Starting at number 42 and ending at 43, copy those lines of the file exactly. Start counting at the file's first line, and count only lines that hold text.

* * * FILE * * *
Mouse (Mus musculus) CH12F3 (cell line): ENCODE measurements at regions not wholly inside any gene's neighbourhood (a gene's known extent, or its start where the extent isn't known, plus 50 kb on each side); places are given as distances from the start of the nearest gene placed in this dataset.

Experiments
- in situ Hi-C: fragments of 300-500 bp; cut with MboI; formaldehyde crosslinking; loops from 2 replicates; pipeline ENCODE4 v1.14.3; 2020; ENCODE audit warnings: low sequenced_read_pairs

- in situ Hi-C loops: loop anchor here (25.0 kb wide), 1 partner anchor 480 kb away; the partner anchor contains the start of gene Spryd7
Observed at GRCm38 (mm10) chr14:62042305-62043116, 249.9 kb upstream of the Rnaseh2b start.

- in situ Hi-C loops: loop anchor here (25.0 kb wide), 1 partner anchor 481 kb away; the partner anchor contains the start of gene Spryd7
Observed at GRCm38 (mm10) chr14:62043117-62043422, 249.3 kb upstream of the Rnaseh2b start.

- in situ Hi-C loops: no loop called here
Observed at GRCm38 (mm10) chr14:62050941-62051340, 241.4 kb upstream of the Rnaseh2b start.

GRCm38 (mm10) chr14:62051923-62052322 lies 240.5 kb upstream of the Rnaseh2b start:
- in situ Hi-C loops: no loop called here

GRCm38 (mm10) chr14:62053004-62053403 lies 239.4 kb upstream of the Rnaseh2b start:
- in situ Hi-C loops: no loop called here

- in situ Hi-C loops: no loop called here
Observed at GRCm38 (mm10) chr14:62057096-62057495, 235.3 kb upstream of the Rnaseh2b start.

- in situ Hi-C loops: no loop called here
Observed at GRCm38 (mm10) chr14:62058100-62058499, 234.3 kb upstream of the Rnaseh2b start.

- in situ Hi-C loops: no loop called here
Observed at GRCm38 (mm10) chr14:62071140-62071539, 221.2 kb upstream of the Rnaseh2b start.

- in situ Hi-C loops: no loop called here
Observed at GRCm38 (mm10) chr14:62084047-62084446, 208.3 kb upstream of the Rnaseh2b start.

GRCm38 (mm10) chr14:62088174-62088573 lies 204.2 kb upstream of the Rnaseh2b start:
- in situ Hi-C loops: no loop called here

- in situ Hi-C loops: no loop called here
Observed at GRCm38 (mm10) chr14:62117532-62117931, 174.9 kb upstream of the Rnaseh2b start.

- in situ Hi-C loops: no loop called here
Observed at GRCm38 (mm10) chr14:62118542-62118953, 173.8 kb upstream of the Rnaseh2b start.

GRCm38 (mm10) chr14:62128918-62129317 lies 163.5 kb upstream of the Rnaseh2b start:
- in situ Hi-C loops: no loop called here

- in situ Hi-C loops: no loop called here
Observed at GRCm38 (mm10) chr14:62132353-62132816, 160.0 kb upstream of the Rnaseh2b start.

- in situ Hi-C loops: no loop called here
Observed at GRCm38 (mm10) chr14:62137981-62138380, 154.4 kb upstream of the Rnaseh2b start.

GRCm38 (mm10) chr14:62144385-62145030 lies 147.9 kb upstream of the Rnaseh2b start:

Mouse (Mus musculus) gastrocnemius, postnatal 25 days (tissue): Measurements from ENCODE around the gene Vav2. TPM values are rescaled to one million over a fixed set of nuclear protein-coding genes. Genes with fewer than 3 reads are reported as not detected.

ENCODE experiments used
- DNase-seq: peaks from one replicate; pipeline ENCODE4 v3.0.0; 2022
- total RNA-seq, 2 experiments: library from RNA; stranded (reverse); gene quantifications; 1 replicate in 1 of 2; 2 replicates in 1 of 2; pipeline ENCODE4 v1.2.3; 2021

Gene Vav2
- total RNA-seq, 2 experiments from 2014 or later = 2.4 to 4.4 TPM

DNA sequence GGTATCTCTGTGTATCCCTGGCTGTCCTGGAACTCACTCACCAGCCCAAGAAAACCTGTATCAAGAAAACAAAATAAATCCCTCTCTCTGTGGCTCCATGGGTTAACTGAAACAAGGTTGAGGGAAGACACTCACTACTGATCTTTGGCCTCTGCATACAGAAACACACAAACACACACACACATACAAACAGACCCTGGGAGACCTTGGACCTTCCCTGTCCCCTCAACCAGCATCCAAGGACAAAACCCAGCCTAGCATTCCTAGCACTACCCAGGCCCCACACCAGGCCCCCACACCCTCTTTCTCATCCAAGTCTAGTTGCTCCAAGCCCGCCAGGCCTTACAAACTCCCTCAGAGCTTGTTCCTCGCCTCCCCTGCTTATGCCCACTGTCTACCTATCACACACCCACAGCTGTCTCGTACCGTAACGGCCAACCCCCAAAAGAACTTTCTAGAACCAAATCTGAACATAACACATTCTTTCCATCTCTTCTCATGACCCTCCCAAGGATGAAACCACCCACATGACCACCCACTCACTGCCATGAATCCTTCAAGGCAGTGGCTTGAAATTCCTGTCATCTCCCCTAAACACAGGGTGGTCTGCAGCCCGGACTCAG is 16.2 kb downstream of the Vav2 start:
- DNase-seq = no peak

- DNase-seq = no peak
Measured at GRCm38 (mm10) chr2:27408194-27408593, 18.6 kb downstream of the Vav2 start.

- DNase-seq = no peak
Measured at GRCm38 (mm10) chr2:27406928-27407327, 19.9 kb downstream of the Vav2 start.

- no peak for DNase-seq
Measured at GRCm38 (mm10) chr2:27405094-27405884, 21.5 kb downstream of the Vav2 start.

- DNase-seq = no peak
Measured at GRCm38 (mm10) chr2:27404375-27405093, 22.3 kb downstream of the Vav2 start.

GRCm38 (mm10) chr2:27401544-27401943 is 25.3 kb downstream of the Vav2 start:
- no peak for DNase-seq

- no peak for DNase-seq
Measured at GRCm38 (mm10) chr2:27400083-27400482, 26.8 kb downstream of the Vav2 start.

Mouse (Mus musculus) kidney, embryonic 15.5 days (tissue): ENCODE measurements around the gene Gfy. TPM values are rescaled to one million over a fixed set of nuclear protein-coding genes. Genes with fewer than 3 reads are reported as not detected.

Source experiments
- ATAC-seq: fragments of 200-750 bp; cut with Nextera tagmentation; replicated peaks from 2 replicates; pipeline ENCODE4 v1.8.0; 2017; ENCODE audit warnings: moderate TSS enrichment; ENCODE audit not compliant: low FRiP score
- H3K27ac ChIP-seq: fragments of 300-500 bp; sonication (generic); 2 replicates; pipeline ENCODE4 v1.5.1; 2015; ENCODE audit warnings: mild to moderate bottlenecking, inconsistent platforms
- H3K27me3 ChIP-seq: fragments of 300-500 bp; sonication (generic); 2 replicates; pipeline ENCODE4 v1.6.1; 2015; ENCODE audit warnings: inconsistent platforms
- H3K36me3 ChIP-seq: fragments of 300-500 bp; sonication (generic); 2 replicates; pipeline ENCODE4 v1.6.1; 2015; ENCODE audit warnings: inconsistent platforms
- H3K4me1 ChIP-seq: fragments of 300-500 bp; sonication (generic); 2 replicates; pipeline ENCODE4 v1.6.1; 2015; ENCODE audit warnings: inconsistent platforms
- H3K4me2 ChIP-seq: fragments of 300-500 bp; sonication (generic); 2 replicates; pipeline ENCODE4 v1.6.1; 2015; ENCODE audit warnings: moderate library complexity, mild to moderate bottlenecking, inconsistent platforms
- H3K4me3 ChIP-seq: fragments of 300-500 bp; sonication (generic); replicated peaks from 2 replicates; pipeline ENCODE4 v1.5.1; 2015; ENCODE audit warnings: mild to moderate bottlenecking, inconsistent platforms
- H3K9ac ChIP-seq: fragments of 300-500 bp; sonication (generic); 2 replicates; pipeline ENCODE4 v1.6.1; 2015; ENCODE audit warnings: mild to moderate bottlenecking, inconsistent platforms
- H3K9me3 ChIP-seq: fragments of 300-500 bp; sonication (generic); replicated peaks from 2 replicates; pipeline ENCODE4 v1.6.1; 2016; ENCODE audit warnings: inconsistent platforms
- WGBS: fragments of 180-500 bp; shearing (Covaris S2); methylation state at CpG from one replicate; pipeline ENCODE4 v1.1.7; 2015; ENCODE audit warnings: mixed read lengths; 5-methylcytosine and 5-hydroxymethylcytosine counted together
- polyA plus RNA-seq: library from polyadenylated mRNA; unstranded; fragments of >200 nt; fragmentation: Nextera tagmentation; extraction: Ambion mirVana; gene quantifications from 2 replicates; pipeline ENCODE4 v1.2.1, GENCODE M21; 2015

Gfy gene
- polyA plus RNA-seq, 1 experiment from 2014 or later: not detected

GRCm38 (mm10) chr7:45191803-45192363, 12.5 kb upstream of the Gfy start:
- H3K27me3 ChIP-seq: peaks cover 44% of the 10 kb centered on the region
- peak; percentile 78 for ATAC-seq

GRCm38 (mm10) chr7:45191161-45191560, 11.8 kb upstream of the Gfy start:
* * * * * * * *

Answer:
- DNase-seq = no peak

- DNase-seq = no peak